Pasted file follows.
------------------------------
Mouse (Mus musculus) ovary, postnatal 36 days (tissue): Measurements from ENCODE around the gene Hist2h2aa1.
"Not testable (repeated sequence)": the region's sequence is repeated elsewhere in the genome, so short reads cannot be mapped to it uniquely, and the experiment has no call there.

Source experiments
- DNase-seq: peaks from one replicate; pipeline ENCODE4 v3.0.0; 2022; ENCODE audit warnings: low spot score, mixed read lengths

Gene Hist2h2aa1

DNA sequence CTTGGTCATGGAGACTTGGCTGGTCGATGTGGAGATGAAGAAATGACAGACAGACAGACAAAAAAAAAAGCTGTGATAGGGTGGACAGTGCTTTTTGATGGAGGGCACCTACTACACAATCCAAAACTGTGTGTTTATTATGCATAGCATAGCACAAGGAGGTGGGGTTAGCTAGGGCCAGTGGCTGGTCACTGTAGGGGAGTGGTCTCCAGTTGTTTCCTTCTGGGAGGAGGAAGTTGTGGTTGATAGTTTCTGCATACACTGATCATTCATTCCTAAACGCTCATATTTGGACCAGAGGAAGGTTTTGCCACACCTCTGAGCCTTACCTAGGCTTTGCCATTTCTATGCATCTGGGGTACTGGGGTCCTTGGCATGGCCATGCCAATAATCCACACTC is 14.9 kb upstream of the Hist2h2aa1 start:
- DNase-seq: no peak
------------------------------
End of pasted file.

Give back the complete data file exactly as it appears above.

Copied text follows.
Mouse (Mus musculus) ovary, postnatal 36 days (tissue): Measurements from ENCODE around the gene Hist2h2aa1.
"Not testable (repeated sequence)": the region's sequence is repeated elsewhere in the genome, so short reads cannot be mapped to it uniquely, and the experiment has no call there.

Source experiments
- DNase-seq: peaks from one replicate; pipeline ENCODE4 v3.0.0; 2022; ENCODE audit warnings: low spot score, mixed read lengths

Gene Hist2h2aa1

DNA sequence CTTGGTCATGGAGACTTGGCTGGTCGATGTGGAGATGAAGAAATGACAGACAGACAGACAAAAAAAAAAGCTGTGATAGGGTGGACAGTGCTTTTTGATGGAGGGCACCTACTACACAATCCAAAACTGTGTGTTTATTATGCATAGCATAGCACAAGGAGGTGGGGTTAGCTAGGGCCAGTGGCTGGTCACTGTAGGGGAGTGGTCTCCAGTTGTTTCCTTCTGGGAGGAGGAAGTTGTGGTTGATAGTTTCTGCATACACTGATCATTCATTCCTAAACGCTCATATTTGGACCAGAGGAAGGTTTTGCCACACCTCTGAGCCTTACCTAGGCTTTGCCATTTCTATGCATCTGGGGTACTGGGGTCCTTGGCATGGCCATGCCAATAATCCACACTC is 14.9 kb upstream of the Hist2h2aa1 start:
- DNase-seq: no peak